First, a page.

Right now, before the Xavier game, I'm hopeful that 14 or 15 wins are out there. I can't really see them, but I'm hopeful. That would go a long way towards building this thing back to where it should be. Just like a fifth win would do for the football team on Saturday.

But that's probably not going to happen. At least I'm not expecting it to. Could it please maybe happen?

Yeah, it's probably not going to happen.


uilaw71 on November 21 @ 04:49 PM CST

Tell Laura not to cry, my love for her will never die.

illiniranger on November 21 @ 05:19 PM CST

To me it’s not just the Ws and Ls, it’s how they occur. For example, I thought 4 Ws for the football team was about right with 5 a definite stretch. That’s pretty spot on. I did not, however, anticipate a defense averaging a 35ish point margin of defeat in conference losses. That’s a really, really bad sign for a rebuild and indicates a strong possibility that the rebuild never gets lift off and we are somehow worse in 2021 then we were in 2016 when all the SOs graduate.

In this case I’m with you - I think my personal prediction was 12 wins. So to me, it’s as much about how we get there as it is the final result. 12 Ws but the conference losses mostly look like the Zaga game? We’re fine. 12 Ws but the losses mostly look like the ISU game? We’re in trouble.

Dr. Chim Richalds on November 21 @ 06:50 PM CST

I think to me the place where my personal view (read: not speaking for everyone else) differs from Robert’s is less about present positivity than what I think has been rose-colored glasses when it comes to projecting the future. The tweet referenced above reminds me of dozens of tweets last year about how all our true freshmen football players were far exceeding their rankings. They may yet be better as juniors and seniors, but those impressive freshmen (most of whom are on defense) are currently guiding the 120th ranked defense. There doesn’t seem to be nearly as much talk this year about jow much better those recruits were than their rankings, so I’m curious if that affects your priors when viewing lower-ranked recruits who play decently as freshmen in losses? Based on the tweet assuming Giorgi and Griffin are going to grade out as 4 stars over their careers, that doesn’t seem to be the case. I’m not saying players don’t generally get better from year to year, but projecting it in a guaranteed linear fashion doesn’t seem to match reality. Our defensive line and receiving corps would seem to indicate as much.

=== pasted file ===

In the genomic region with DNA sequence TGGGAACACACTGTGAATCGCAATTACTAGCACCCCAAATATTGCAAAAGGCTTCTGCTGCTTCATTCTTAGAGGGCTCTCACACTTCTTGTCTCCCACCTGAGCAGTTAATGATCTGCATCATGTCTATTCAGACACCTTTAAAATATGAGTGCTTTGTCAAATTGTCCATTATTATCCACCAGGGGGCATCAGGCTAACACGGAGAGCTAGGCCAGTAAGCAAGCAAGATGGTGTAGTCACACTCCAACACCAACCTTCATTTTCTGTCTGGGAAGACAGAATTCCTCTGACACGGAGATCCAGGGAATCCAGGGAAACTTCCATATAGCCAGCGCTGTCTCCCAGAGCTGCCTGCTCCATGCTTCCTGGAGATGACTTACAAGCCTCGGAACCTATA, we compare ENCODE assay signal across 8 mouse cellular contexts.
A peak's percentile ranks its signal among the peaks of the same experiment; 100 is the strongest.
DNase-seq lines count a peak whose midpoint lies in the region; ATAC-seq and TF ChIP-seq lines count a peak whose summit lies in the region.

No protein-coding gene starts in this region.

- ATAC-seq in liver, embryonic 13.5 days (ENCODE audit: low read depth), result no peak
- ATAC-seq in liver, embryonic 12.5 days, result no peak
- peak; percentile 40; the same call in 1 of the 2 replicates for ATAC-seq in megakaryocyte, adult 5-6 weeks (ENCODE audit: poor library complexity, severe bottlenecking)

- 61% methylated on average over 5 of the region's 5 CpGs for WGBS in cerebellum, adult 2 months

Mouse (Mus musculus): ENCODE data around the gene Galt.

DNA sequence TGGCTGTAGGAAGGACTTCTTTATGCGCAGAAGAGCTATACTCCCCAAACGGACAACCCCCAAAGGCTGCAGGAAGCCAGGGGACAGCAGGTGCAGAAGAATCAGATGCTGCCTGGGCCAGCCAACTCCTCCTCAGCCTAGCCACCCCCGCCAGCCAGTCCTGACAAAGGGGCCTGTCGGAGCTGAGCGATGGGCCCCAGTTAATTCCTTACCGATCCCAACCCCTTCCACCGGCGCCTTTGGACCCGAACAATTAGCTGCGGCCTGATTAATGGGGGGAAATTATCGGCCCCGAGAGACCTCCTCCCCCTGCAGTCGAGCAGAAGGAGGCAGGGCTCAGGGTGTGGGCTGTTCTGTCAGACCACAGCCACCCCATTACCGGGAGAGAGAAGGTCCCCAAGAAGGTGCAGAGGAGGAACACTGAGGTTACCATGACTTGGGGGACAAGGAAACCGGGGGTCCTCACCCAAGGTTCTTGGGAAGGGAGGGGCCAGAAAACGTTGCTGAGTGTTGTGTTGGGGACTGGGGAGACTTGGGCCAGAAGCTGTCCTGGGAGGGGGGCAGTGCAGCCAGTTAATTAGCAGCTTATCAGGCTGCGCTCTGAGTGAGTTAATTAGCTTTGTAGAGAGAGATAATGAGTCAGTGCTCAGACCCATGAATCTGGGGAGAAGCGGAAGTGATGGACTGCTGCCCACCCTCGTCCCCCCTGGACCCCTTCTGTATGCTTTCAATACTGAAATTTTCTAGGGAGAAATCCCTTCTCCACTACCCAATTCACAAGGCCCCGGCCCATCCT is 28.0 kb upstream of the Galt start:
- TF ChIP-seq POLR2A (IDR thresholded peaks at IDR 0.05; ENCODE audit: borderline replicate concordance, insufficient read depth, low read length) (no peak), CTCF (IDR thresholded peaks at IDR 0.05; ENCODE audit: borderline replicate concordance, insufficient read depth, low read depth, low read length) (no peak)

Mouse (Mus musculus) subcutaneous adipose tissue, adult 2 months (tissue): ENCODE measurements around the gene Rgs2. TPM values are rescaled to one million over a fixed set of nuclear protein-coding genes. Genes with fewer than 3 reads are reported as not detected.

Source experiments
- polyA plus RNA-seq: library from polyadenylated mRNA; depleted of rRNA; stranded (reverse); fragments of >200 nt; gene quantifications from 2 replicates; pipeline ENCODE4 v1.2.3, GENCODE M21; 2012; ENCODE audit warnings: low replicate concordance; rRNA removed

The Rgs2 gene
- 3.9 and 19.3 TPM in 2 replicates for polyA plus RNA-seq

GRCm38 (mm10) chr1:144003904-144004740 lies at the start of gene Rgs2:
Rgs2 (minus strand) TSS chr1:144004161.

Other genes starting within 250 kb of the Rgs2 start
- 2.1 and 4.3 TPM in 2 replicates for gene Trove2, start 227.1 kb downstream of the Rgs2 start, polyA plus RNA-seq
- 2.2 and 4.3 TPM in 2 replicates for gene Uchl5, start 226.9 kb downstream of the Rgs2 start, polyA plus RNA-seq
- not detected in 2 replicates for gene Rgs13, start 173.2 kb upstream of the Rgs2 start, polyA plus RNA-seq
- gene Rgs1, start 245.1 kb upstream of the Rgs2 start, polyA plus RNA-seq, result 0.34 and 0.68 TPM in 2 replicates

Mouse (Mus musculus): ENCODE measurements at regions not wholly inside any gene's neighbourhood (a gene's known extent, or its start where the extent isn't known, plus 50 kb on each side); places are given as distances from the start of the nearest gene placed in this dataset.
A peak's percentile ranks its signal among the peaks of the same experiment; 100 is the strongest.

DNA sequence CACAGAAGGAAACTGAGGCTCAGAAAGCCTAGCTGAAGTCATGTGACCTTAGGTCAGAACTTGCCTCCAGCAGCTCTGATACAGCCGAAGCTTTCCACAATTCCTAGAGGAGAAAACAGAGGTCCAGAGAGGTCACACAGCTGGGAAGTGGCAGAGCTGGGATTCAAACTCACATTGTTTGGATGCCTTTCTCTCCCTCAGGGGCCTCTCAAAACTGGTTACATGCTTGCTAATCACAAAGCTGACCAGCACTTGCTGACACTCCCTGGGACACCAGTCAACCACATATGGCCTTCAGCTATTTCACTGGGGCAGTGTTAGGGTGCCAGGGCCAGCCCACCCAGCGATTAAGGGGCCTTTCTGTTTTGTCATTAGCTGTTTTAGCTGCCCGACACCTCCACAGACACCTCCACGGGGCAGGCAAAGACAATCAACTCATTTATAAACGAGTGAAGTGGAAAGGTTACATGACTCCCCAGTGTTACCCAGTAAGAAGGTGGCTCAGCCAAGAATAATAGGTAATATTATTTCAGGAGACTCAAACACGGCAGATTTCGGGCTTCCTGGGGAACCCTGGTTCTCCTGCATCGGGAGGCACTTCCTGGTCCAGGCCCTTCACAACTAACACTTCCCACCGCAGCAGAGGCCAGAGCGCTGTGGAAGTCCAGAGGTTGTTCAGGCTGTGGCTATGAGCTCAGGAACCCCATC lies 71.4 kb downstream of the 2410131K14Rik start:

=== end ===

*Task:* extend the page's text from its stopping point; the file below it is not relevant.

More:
The other place where I think the view of this blog skews positive is in which factors play into the projections going forward. It appears to me at least that there are often negative factors that get discussed as isolated incidents in postgame posts, but don’t influence the overall view or evaluation of the coach. For instance, you’ve mentioned some questioning after several games the past two years of the in-game decision-making and player personnel decisions, as well as the impact of the frequent lengthy suspensions. Despite these points, it’s been said several times that you think an 8+ win season in 2020 followed by a cliff is far more likely than never reaching a peak. That view is usually supported by a blanket worldview that playing freshmen and sophomores early will result in wins 2-3 years later, but I haven’t seen an explanation of whether you think our in-game decision-making will improve (perhaps stop punting at the other team’s 40 on 4th and 3 when your defense is being gashed), our player rotations will improve, and we’ll stop having several key players suspended for multiple games, not to mention being kicked off the team / transferring out. Perhaps the view is that we will become so much better as to overcome those deficiencies and still win 8+ games, but I would be curious to hear if that’s the case.